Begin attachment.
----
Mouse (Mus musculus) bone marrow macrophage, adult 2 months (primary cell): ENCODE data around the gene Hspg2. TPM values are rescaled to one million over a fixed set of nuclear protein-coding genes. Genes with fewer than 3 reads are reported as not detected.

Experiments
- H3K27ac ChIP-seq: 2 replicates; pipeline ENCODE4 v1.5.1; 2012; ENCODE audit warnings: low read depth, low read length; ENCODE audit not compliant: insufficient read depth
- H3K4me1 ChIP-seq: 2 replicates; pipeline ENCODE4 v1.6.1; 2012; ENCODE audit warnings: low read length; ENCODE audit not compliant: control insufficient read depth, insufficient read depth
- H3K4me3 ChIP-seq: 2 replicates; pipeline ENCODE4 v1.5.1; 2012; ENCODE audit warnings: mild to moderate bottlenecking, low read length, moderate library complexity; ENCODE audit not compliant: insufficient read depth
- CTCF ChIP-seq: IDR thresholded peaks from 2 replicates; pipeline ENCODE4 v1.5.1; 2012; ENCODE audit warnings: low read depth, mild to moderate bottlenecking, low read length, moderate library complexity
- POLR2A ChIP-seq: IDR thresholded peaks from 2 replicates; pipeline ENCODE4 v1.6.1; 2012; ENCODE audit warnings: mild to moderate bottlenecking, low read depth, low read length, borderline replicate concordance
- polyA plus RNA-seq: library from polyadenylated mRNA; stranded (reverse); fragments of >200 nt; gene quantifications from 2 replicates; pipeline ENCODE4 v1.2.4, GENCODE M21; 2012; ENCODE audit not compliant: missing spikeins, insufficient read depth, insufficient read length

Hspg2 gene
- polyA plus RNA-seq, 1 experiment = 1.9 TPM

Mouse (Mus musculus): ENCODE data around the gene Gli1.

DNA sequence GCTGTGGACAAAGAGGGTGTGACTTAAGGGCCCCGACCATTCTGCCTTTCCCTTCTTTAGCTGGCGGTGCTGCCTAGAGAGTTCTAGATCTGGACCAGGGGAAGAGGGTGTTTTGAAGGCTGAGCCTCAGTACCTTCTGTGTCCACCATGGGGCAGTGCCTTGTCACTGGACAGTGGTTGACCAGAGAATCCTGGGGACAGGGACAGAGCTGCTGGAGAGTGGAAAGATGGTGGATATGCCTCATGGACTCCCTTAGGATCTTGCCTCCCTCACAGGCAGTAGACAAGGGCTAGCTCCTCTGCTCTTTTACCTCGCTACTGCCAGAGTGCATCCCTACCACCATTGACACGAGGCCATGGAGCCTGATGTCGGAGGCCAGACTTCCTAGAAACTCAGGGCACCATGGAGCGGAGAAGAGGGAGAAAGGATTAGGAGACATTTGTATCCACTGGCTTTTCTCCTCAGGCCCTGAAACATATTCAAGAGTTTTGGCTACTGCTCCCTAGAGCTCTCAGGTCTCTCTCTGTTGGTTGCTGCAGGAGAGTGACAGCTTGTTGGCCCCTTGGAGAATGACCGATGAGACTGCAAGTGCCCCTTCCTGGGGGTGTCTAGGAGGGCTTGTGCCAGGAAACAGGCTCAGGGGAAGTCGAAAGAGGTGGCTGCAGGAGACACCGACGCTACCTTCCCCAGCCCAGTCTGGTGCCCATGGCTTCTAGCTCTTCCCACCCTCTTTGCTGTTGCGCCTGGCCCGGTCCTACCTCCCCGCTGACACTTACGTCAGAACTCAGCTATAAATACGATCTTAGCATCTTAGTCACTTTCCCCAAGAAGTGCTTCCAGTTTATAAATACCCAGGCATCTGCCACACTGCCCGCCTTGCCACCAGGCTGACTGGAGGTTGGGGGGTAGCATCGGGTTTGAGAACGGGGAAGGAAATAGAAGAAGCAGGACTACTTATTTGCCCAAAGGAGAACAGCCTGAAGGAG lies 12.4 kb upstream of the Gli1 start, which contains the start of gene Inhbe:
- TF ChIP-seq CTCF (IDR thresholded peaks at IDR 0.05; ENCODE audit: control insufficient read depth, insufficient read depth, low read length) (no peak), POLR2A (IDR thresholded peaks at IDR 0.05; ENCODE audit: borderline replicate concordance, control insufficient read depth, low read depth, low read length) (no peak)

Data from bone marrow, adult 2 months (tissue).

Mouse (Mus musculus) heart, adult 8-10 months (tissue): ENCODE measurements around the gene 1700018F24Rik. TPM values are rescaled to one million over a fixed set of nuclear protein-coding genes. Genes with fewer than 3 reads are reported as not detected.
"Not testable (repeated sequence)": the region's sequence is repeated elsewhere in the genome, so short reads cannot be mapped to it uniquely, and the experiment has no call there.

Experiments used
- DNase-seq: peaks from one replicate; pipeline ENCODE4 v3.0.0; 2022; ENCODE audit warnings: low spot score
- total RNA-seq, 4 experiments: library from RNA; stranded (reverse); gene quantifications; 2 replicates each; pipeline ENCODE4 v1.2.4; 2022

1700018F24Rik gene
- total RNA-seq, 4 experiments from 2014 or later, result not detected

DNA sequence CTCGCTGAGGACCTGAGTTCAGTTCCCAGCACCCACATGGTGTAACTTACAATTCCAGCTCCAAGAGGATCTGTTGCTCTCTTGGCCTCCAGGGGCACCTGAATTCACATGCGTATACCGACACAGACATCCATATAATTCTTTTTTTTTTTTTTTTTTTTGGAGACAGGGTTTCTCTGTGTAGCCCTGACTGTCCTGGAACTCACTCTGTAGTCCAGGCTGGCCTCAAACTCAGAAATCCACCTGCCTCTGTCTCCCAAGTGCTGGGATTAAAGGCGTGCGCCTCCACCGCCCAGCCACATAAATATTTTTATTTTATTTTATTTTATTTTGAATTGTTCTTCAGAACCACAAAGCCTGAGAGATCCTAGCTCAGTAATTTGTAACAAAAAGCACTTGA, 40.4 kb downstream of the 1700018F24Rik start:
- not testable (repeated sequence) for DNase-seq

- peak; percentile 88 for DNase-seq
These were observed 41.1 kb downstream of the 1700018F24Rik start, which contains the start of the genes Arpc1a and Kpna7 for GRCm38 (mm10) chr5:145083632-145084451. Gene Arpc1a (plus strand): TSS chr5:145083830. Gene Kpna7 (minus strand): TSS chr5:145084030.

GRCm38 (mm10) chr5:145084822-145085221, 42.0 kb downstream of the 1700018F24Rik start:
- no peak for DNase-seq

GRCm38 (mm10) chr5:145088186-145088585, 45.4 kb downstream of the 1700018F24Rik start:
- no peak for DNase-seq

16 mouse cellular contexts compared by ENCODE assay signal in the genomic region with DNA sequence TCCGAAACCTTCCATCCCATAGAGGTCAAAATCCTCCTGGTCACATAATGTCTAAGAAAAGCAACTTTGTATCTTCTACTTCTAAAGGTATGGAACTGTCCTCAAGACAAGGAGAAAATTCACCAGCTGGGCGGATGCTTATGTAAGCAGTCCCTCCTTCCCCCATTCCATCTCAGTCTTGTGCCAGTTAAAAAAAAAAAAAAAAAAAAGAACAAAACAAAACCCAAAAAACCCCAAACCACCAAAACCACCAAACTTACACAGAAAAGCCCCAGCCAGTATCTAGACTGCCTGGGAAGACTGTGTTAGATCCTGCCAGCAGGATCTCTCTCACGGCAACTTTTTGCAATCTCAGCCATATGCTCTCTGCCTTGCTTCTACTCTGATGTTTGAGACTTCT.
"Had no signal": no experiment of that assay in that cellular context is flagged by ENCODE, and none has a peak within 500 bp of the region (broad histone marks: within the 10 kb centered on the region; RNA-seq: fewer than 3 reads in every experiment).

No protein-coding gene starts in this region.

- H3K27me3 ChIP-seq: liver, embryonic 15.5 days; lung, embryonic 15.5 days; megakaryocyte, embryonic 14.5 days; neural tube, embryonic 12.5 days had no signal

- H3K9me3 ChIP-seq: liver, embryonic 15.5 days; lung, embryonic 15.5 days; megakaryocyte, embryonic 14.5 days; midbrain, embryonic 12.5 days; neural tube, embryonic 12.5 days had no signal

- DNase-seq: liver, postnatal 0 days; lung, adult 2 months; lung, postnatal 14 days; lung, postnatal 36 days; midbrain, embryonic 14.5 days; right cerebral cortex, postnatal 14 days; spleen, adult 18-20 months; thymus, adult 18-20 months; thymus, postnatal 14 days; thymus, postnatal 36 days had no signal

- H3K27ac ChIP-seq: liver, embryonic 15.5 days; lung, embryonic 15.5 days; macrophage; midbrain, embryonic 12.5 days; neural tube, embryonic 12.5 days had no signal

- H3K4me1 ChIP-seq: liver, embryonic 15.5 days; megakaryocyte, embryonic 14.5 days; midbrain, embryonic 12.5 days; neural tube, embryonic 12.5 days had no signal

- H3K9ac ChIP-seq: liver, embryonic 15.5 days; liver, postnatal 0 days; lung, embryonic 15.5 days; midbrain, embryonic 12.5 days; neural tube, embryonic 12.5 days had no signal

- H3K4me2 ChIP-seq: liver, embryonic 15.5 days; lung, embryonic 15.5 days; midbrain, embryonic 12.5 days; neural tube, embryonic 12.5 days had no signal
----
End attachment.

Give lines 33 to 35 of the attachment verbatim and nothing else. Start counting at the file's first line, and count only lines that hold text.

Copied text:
- H3K27me3 ChIP-seq: liver, embryonic 15.5 days; lung, embryonic 15.5 days; megakaryocyte, embryonic 14.5 days; neural tube, embryonic 12.5 days had no signal

- H3K9me3 ChIP-seq: liver, embryonic 15.5 days; lung, embryonic 15.5 days; megakaryocyte, embryonic 14.5 days; midbrain, embryonic 12.5 days; neural tube, embryonic 12.5 days had no signal

- DNase-seq: liver, postnatal 0 days; lung, adult 2 months; lung, postnatal 14 days; lung, postnatal 36 days; midbrain, embryonic 14.5 days; right cerebral cortex, postnatal 14 days; spleen, adult 18-20 months; thymus, adult 18-20 months; thymus, postnatal 14 days; thymus, postnatal 36 days had no signal